286. Memorandum of Conversation1
- Commodity Initiative
- The Secretary
- Deputy Secretary Ingersoll
- Thomas O. Enders, Assistant Secretary for EB
- Julius L. Katz, EB/ORF
- Robert Morris, E
- Charles Frank, S/P
- Paul H. Boeker, EB/IFD
- Jeffrey Garten, EB/IFD
The Secretary: Would you please outline the basic proposal?
Mr. Enders: We have a proposal for a new commodity framework.
The Secretary: You can’t clear it, but you can design it.
Mr. Enders: The proposal entails an umbrella code for trade in commodities, a new international institution which involves major commodity exporters and importers. Among the principles of the umbrella code, are access to supply and access to markets. The proposal grapples with the North-South issue. It also addresses the UNCTAD problem and pertains to the producer-consumer conference on oil as well as to the upcoming Special Session of the United Nations.2 The basic concept is for you to take preemptive action politically, but the proposal also has substantive economic interest. For the United States, for example, there is a substantial economic penalty to the wide swings in the prices of commodities. We are very concerned that in the future, when the United States will be importing a greater percentage of its consumption that because of the cyclical price swings, investment in raw materials will not be sufficient.
The Secretary: How would this plan operate?
Mr. Enders: We would have an umbrella organization—call it a world commodity organization. The organization would have a code which would specify contractual arrangements.[Page 986]
The Secretary: Wouldn’t this be like the Charter of Economic Rights and Duties?3 That is something we cannot accept.
Mr. Katz: Yes, it would.
Mr. Ingersoll: But there would be different actors.
The Secretary: Who would they be?
Mr. Enders: It would be a special group composed of major importers and exporters.
The Secretary: But how do you know you would not end up with another Charter of Economic Rights and Duties?
Mr. Enders: There is no way to tell, but we could always abort the effort.
The Secretary: Why would this exercise turn out better than the producer-consumer energy conference, which we all agree will be a disaster? What exactly would we negotiate?
Mr. Enders: We would negotiate an overall set of obligations. They would pertain to such things as access to supply. We would also try to negotiate some type of anti-cartel provision. Of course, these things must be balanced by provisions relating to access to markets and access to financing.
The Secretary: But, when these raw materials producers turn into cartels and become like OPEC, they don’t need access to financing.
Mr. Enders: But, in effect, very few producers would be in that position.
The Secretary: Let me understand this. Isn’t this a big commodity agreement?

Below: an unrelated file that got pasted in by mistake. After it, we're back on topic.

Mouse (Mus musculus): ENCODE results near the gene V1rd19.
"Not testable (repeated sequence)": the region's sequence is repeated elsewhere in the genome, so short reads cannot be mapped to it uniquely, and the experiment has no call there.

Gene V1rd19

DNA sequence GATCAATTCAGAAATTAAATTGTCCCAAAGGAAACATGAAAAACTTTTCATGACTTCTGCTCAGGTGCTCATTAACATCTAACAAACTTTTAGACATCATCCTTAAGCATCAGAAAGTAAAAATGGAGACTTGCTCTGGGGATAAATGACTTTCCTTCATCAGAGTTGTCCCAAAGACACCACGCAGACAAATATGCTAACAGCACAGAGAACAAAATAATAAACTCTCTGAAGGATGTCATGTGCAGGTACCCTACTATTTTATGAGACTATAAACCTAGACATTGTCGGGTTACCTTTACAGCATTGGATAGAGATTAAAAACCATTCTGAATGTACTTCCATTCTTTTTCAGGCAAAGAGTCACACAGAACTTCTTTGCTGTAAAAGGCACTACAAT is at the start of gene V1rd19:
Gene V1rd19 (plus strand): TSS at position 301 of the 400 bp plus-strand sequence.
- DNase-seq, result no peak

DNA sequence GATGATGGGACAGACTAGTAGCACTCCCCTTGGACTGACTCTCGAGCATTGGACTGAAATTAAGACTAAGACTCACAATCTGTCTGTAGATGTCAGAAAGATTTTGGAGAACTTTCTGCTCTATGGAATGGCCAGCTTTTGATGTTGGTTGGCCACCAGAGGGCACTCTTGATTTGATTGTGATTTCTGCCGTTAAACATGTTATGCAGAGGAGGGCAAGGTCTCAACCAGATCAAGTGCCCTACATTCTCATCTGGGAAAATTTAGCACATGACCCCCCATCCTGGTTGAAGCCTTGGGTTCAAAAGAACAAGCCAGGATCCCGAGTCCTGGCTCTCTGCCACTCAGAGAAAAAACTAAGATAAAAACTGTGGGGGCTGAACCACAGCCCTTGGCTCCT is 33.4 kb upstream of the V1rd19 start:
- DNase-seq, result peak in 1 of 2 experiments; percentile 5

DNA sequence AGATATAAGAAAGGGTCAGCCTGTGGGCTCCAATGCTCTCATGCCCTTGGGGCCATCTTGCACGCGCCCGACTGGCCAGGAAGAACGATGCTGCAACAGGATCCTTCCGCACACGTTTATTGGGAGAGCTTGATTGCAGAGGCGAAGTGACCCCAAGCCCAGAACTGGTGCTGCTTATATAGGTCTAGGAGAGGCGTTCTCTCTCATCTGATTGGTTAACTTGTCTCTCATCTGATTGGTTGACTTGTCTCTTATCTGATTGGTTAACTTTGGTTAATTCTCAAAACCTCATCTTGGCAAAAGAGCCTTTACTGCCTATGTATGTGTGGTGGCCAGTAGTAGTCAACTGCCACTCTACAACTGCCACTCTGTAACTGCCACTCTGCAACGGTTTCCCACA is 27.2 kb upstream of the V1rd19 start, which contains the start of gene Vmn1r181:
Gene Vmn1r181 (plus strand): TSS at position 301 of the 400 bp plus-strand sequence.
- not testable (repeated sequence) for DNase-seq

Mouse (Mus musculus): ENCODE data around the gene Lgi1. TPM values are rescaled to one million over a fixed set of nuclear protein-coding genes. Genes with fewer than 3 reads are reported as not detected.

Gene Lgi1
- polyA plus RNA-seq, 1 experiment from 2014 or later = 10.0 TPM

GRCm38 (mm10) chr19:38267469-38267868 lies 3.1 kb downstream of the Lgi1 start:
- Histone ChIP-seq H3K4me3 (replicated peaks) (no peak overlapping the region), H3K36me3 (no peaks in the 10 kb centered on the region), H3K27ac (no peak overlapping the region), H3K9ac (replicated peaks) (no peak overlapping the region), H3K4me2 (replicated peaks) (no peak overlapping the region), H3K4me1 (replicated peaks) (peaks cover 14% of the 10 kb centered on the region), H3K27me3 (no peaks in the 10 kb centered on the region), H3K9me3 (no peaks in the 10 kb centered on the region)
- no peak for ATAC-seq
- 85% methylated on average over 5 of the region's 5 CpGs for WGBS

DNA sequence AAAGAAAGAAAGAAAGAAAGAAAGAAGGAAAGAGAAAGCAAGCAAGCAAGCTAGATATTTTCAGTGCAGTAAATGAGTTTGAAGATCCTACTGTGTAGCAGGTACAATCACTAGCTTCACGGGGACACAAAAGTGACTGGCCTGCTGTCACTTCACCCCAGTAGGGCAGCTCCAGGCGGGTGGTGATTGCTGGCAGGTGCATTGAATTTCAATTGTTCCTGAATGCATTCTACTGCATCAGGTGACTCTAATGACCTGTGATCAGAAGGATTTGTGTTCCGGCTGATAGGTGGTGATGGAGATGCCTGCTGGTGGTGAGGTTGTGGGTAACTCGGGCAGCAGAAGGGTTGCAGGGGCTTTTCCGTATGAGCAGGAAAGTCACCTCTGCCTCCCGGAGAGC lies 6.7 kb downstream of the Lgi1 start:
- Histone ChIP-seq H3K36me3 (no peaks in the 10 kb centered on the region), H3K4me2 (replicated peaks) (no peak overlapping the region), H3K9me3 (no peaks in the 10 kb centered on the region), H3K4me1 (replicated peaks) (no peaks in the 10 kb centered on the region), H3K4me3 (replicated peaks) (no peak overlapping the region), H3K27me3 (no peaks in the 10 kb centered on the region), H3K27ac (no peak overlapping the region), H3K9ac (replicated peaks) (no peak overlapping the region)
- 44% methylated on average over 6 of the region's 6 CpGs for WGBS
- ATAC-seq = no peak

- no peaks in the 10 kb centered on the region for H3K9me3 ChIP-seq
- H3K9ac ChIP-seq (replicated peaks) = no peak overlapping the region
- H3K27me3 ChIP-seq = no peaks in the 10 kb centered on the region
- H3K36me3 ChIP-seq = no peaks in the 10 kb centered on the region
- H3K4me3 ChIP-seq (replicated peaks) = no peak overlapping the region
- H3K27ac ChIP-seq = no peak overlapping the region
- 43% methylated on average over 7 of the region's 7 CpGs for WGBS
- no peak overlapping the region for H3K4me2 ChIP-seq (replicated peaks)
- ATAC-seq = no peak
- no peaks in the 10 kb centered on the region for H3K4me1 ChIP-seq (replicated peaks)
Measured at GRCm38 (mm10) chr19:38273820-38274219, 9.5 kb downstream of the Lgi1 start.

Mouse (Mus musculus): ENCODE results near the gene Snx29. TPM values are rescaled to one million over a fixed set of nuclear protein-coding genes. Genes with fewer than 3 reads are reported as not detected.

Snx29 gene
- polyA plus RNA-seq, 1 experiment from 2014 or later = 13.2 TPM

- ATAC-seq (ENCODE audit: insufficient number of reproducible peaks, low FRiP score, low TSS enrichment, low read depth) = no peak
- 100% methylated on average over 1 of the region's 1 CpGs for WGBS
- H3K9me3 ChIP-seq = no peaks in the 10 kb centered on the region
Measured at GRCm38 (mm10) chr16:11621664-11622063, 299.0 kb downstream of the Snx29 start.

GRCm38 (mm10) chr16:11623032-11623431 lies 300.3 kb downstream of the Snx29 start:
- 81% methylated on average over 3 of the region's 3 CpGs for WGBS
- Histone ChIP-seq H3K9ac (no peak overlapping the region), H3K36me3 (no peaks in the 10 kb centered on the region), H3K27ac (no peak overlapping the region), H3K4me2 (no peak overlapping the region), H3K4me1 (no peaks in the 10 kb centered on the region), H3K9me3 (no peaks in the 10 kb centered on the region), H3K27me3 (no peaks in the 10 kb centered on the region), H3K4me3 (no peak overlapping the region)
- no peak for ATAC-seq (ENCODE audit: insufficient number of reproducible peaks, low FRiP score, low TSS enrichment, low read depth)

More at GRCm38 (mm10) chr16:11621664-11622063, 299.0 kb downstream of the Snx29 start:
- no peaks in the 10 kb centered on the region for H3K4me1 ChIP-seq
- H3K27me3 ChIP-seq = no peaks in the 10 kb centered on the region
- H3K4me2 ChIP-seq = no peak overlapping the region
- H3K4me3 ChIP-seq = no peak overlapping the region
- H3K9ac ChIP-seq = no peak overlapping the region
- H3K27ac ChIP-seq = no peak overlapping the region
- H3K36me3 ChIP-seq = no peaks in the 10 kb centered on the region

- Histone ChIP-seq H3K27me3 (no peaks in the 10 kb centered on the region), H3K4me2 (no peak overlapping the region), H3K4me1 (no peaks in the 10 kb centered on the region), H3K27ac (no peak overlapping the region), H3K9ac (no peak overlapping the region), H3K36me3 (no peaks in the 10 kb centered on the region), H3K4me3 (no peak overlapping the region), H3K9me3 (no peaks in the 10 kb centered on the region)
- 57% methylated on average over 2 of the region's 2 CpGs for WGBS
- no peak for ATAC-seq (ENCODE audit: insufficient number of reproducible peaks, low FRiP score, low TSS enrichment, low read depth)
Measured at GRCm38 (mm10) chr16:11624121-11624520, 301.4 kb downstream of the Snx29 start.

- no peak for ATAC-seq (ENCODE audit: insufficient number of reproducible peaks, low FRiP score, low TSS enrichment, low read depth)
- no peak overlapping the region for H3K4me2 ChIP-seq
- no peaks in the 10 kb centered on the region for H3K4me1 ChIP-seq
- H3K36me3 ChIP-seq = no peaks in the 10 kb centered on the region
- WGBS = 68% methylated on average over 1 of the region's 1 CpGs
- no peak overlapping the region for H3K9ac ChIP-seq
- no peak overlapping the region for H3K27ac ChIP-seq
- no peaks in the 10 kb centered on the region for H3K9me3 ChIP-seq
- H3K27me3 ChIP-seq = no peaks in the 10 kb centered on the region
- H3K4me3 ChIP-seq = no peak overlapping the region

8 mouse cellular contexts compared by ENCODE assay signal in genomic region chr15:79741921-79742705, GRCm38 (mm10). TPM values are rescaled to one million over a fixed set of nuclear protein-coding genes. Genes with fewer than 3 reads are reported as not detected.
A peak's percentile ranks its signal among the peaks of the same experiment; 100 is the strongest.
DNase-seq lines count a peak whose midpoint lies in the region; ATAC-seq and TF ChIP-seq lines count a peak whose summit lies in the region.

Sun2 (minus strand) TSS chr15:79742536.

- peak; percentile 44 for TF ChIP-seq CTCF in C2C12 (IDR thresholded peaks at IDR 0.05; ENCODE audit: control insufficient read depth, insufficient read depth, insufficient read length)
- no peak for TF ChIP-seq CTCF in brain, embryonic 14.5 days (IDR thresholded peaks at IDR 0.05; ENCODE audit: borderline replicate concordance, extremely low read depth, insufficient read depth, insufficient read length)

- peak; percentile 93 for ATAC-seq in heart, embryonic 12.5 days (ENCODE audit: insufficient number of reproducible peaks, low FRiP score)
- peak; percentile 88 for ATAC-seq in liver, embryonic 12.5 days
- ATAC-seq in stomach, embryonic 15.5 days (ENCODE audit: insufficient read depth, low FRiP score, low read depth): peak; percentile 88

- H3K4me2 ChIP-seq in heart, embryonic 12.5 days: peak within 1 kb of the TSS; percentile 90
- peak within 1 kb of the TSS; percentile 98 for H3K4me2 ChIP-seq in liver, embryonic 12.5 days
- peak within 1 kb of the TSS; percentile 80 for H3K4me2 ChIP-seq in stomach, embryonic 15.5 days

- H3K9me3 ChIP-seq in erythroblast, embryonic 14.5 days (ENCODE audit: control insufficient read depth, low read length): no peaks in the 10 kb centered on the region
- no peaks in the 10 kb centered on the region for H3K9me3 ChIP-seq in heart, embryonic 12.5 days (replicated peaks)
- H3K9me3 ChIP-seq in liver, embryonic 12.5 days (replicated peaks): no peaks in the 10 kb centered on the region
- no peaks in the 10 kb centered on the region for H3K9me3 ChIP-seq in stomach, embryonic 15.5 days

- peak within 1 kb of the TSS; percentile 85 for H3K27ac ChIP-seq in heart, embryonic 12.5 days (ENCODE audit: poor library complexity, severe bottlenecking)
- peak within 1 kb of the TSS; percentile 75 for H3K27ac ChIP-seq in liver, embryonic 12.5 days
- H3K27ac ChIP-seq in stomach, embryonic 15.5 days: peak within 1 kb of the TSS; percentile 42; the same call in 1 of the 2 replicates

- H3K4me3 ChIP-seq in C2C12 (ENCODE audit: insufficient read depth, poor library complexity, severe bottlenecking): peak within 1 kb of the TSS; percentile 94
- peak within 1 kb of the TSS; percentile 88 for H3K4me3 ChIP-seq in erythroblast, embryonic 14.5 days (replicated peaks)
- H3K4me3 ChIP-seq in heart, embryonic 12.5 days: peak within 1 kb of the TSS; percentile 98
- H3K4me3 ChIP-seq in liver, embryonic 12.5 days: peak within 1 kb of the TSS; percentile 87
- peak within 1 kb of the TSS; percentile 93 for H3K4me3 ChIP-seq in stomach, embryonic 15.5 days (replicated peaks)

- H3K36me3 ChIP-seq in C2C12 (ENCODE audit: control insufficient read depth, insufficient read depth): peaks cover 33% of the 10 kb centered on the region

Mr. Enders: No Sir.
The Secretary: Who would be interested unless we set a price?
Mr. Enders: The real purpose here is setting up a procedural mechanism. Part of this is preemptive. With the British swing towards market organization and with UNCTAD, the Algerians and others able to exploit this as a North-South issue, it is important that we respond.
The Secretary: What does it offer the producers?
Mr. Enders: Tariff concessions on processing industries and better access to financing. There would be an effort on the part of producers to get some price stabilization. No doubt we would have to go into some arrangement of this type.
Mr. Morris: We would emphasize internationally coordinated rules regarding national stockpiles.[Page 987]
The Secretary: Who would have stockpiles?
Mr. Katz: They would have to be financed.
Mr. Enders: Another part of the overall proposal is domestic stockpiles to give us negotiating leverage and bargaining power.
Mr. Boeker: Where we could negotiate suitable arrangements we would be willing to subordinate our domestic stocks to international arrangements.
Mr. Ingersoll: There would be massive domestic objections. This is especially true concerning moving processing to other countries.
The Secretary: I still don’t understand what we get out of it.
Mr. Enders: Access to supplies, moderation of price fluctuations. We may be facing a trend of decreasing supplies globally, and we need investment growth.
The Secretary: How does this help?
Mr. Enders: Through separate agreements.
The Secretary: (looking at Mr. Katz) You don’t agree?
Mr. Katz: You are very perceptive. I don’t agree with the umbrella approach. It is not very relevant to LDC goals. I do agree with Tom’s underlying concern. Fluctuation in commodity prices is a problem. Access to supply is, however, not well secured by pledges. Commitments would have to be highly hedged. The same goes for market access. The end result would be highly qualified rules. We need a change in our attitude, however, toward market interference. In the past, we have played a fairly agnostic if not negative role. To get increases in our production capability I am not particularly concerned with our increasing dependence. We have a general interest in increasing production capacity anywhere we can. We should increase investment incentives. Our approach should be more to the economics of the situation not in the direction of codes, and we should remember that LDCs do not want increased production. Actually it is in their interests to retain a situation of fewer rather than more supplies.